The words sting every time I hear them, and I've heard them often: "If you rent your home, you're just throwing money away."
I've rented all my adult years, you see. That's partly because I was a student for about half of those years. Also, I may not have starved during my time as a starving artist, after college and graduate school, but I sure wasn't investing in real estate.
But the words are especially painful now, amid the real estate slump that may soon have us all wearing rain barrels. Real estate prices have collapsed, and home foreclosures have reached devastating rates down south and out west. They're increasing locally, too.
As a result, credit is drying up, and long gone are the fabled days of two years ago, when dream houses were seemingly being given away off the backs of trucks, to people with poor credit and no cash. Reality has set in, as it has a way of doing, and it looks like many home buyers may once again need to -- gulp -- save up for a down payment.
So what was I doing two years ago? Actually, I was thinking about buying a house. I had emerged from the starving-artist phase into gainful employment, I was establishing roots in the community, and I was sick of hearing the late-night screaming of the people in the apartment above mine.
And those dire admonishments about throwing money away on rent were ringing in my ears.
But my boyfriend and I were intimidated by the process. So in the summer of 2006 we did what comes naturally to longtime students like us (I've finished my studies, but he's still working on his): We decided to take a class. We signed up for the free home-buyers seminar offered by the Dane County Housing Authority.
And so three consecutive Tuesday evenings found us in a nondescript classroom at the authority's offices on Monona Drive. We were joined by other anxious-looking people, many of them young couples. My boyfriend and I took copious notes as a very nice woman from the authority explained fundamental concepts -- what is equity? -- and then introduced a series of guest speakers: A cooly confident mortgage loan officer; a soft-spoken real estate agent; a colorful, curmudgeonly home inspector. They explained the basics of their professions.
After the last session, we each received an official document certifying that we had taken the class. We also received swag bags containing, among other things, compact fluorescent lightbulbs. My boyfriend and I felt we had accomplished something.
Two years later, we're still using the compact fluorescent lightbulbs. We have not, however, bought a house. We're still in the apartment we rent in a pleasantly funky two-flat just off Willy Street. We live practically across the street from the Willy Street Co-op, where we shop for fresh produce every day. We're steps away from restaurants, nightclubs, coffee houses and a superb thrift store. Our screaming neighbors have moved out.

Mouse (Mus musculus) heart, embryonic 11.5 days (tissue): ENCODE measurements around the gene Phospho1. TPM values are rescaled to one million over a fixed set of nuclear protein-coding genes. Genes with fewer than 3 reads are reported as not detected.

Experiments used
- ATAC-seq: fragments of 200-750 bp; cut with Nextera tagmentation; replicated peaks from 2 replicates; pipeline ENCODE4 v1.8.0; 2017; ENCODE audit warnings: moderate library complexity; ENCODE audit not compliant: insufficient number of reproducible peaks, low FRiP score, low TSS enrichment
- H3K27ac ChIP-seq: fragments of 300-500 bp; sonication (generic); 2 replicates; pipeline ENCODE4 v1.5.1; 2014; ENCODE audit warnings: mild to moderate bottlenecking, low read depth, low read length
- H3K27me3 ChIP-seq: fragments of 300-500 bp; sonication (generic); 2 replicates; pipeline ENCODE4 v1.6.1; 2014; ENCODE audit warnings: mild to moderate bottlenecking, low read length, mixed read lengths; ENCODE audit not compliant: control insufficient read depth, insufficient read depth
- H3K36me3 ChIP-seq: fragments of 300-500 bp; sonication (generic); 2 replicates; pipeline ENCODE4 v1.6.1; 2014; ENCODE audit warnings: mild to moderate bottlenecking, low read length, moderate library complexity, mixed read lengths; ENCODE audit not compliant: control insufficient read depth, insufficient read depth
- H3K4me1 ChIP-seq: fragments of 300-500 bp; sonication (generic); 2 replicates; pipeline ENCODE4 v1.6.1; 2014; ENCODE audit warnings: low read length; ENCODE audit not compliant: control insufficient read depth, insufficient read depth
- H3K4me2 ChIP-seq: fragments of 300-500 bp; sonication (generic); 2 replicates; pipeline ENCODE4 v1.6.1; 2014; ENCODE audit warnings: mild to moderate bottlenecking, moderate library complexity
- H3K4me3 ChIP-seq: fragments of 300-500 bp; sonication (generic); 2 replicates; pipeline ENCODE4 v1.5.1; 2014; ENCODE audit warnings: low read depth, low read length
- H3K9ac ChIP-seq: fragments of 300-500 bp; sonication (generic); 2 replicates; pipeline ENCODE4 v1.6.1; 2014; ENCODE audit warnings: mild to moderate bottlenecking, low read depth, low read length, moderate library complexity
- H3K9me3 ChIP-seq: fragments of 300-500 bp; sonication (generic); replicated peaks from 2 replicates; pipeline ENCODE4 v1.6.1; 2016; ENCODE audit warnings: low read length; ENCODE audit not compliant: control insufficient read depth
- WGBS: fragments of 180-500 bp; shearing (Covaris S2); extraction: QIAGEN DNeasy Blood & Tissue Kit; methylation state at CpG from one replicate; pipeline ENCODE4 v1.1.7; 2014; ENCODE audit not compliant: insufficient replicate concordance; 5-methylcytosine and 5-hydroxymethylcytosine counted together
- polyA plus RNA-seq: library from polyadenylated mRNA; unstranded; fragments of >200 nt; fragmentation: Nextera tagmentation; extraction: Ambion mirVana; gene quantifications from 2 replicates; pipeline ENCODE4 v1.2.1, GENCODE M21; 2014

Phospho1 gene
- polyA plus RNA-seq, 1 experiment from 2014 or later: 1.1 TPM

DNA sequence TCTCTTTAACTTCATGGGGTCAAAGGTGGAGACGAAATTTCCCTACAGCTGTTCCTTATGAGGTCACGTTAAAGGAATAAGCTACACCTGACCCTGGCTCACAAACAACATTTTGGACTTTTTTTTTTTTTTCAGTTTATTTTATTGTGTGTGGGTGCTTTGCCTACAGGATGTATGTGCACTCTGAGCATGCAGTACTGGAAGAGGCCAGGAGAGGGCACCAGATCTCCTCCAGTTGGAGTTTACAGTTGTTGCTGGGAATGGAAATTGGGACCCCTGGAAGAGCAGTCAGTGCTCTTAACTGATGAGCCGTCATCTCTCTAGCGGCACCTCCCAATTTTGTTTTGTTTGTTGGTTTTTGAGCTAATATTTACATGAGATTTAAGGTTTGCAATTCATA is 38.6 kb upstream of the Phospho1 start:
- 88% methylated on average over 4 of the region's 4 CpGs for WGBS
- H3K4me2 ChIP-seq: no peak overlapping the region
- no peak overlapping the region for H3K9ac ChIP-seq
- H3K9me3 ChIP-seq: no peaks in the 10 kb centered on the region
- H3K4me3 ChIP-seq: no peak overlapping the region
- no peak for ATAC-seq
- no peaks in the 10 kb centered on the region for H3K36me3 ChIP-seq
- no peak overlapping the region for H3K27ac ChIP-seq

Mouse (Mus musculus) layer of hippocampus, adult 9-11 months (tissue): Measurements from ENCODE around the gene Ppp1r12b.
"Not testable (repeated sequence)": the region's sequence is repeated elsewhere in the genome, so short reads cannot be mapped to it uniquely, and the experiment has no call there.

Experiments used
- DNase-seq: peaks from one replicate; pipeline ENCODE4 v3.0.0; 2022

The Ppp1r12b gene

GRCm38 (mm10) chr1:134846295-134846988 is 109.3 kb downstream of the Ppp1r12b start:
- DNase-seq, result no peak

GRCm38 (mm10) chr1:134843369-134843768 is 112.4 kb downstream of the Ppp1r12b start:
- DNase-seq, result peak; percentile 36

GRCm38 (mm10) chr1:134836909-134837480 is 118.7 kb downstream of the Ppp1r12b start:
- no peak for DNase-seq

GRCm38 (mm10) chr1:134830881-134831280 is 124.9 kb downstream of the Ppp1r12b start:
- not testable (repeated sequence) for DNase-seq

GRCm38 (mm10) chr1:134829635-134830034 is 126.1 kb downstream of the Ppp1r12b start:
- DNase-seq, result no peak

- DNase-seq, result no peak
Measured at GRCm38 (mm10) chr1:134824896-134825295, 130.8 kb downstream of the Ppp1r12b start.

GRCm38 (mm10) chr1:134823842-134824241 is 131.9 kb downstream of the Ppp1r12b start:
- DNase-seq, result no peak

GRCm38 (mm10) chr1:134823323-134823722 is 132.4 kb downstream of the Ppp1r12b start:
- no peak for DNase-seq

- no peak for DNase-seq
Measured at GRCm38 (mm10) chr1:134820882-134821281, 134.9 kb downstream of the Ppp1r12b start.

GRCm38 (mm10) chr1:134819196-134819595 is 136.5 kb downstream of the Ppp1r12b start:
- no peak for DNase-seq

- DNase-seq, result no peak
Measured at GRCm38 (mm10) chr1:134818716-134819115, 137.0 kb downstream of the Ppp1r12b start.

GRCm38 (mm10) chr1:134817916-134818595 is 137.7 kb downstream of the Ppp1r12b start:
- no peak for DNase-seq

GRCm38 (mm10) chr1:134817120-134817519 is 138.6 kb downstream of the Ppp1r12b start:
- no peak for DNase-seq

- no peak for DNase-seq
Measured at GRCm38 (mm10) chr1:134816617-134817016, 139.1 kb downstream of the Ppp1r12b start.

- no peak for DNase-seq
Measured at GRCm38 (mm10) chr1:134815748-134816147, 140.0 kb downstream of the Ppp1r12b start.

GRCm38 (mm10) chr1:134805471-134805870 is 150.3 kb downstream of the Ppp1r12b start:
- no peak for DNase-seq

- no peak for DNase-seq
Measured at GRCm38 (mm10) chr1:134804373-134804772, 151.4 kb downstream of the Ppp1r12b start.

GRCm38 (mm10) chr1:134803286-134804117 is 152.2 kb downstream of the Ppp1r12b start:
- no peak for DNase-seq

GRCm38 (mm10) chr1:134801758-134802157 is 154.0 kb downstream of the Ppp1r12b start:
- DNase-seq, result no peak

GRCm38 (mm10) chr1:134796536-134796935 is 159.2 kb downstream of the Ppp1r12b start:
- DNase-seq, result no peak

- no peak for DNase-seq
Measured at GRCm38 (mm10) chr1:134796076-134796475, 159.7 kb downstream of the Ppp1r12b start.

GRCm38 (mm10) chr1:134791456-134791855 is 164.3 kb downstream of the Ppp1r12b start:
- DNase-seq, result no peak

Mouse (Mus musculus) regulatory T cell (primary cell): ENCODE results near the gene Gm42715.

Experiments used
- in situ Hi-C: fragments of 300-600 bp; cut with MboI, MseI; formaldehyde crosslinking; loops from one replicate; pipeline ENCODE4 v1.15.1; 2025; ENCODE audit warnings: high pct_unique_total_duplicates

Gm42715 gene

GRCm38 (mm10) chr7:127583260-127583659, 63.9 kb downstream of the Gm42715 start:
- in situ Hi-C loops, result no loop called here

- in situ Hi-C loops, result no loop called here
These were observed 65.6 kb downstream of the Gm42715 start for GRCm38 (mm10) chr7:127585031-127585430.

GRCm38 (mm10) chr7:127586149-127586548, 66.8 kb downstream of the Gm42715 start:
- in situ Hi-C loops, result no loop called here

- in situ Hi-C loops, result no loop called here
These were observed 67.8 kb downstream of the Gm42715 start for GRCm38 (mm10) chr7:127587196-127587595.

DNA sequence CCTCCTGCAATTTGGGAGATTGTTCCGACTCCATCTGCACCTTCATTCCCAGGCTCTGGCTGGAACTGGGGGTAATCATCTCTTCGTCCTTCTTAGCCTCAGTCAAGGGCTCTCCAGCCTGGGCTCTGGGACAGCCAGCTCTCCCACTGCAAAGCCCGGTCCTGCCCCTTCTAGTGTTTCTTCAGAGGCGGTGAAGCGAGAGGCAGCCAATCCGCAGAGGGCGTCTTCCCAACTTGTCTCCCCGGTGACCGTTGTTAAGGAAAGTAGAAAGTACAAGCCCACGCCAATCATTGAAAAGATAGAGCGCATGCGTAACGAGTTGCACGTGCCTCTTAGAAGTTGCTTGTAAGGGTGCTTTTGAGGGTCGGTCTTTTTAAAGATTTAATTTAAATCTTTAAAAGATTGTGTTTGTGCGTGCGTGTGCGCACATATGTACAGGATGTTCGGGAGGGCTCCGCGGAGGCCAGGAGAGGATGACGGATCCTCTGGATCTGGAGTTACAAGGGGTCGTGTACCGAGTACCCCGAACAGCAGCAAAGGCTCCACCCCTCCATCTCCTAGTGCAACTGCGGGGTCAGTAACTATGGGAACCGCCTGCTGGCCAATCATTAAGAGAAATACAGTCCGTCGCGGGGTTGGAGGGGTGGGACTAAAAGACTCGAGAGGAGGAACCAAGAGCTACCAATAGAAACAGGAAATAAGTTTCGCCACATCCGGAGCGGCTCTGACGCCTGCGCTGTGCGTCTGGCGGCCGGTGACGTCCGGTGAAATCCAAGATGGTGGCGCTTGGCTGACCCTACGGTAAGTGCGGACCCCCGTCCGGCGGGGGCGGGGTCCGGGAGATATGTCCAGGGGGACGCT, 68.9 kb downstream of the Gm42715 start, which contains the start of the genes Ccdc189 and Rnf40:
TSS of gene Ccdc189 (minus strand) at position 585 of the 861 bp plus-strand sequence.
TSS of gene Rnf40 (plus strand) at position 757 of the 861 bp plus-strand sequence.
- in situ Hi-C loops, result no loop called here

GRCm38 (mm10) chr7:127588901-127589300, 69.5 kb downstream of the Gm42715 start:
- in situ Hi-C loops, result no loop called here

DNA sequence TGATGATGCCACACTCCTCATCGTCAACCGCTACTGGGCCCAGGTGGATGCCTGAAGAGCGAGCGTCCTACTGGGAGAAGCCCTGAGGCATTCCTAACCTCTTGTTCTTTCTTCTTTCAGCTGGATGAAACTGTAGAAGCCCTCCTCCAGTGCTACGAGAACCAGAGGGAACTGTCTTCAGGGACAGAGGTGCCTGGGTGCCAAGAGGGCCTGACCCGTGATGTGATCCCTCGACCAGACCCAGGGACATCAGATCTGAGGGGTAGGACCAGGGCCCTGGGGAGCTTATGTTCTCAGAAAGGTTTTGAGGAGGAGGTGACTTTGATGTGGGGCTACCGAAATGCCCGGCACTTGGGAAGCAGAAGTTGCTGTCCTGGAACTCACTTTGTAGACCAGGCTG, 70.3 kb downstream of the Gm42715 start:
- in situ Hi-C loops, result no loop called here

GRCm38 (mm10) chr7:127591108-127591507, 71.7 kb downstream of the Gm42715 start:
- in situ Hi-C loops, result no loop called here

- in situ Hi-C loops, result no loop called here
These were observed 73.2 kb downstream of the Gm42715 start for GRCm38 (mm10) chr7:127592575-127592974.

We like the apartment we're throwing money away on.
Still, I have indeed been feeling wary and regretful about not buying a place of our own yet, in light of what has happened to the housing market. But after speaking to some local bankers, I am reassured.
They reminded me that because my boyfriend and I have good credit and a bit of cash socked away, buying a house today probably would be much like buying it two years ago would have been. Also, they said, there are excellent buys out there right now. On some level, I think I knew all that.
So what is it that I regret? Would you believe the riches?
Some part of me believes that if I had bought just the right house at just the right time, at just the right laughably low teaser rate, and then sold it at just the right moment, I could be flush with cash now, and ensconced in a better house. It's a belief borne of the same frenzy that saw too many Americans buying more house than they could afford, in the optimistic hope that they could come out ahead in a market whose explosive growth would never stop.
It did stop, of course. But if only I had flipped a house first!
That kind of thinking is madness, of course, and it's similar to the madness that drove the dot-com stock mania some years back. The old, good reasons for buying a house, my banker sources reminded me, remain good: You sock away money. You get settled in a community. You escape your screaming neighbors.
Also, the bankers reminded me, the local housing market hasn't seen anything like the wild swings of Florida, California, Arizona. In short, one told me, it's a great time to buy! But of course he would.
And maybe my boyfriend and I will buy. One day. But we sure do like our apartment. Now pardon me while I dash across the street for some organic fingerling potatoes.